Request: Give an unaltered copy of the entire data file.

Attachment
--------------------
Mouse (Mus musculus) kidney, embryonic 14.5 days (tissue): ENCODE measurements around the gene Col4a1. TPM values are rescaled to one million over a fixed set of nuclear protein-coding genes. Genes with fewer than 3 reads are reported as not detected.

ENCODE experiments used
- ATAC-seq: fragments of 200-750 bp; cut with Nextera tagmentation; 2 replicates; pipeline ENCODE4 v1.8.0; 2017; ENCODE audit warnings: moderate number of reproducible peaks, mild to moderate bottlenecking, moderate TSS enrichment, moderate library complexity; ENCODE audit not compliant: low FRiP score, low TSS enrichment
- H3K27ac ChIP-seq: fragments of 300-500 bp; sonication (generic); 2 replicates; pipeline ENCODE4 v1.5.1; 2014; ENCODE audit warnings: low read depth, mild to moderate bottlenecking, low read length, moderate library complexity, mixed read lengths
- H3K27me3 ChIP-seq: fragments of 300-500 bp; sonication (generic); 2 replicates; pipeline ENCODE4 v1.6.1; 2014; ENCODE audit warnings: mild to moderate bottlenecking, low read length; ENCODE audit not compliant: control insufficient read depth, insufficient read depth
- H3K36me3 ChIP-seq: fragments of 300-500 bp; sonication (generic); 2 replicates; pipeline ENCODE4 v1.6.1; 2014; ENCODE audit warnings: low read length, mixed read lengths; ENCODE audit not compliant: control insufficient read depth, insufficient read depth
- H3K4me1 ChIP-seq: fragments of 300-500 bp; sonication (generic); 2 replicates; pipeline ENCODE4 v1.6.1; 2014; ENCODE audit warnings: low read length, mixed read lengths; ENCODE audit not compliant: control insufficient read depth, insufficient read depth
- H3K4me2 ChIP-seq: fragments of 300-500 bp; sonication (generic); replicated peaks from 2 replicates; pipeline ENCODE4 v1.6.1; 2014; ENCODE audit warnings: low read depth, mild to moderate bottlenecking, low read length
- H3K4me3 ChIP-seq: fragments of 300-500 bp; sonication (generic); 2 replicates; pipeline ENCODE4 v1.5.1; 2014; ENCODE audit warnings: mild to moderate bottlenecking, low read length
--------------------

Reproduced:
Mouse (Mus musculus) kidney, embryonic 14.5 days (tissue): ENCODE measurements around the gene Col4a1. TPM values are rescaled to one million over a fixed set of nuclear protein-coding genes. Genes with fewer than 3 reads are reported as not detected.

ENCODE experiments used
- ATAC-seq: fragments of 200-750 bp; cut with Nextera tagmentation; 2 replicates; pipeline ENCODE4 v1.8.0; 2017; ENCODE audit warnings: moderate number of reproducible peaks, mild to moderate bottlenecking, moderate TSS enrichment, moderate library complexity; ENCODE audit not compliant: low FRiP score, low TSS enrichment
- H3K27ac ChIP-seq: fragments of 300-500 bp; sonication (generic); 2 replicates; pipeline ENCODE4 v1.5.1; 2014; ENCODE audit warnings: low read depth, mild to moderate bottlenecking, low read length, moderate library complexity, mixed read lengths
- H3K27me3 ChIP-seq: fragments of 300-500 bp; sonication (generic); 2 replicates; pipeline ENCODE4 v1.6.1; 2014; ENCODE audit warnings: mild to moderate bottlenecking, low read length; ENCODE audit not compliant: control insufficient read depth, insufficient read depth
- H3K36me3 ChIP-seq: fragments of 300-500 bp; sonication (generic); 2 replicates; pipeline ENCODE4 v1.6.1; 2014; ENCODE audit warnings: low read length, mixed read lengths; ENCODE audit not compliant: control insufficient read depth, insufficient read depth
- H3K4me1 ChIP-seq: fragments of 300-500 bp; sonication (generic); 2 replicates; pipeline ENCODE4 v1.6.1; 2014; ENCODE audit warnings: low read length, mixed read lengths; ENCODE audit not compliant: control insufficient read depth, insufficient read depth
- H3K4me2 ChIP-seq: fragments of 300-500 bp; sonication (generic); replicated peaks from 2 replicates; pipeline ENCODE4 v1.6.1; 2014; ENCODE audit warnings: low read depth, mild to moderate bottlenecking, low read length
- H3K4me3 ChIP-seq: fragments of 300-500 bp; sonication (generic); 2 replicates; pipeline ENCODE4 v1.5.1; 2014; ENCODE audit warnings: mild to moderate bottlenecking, low read length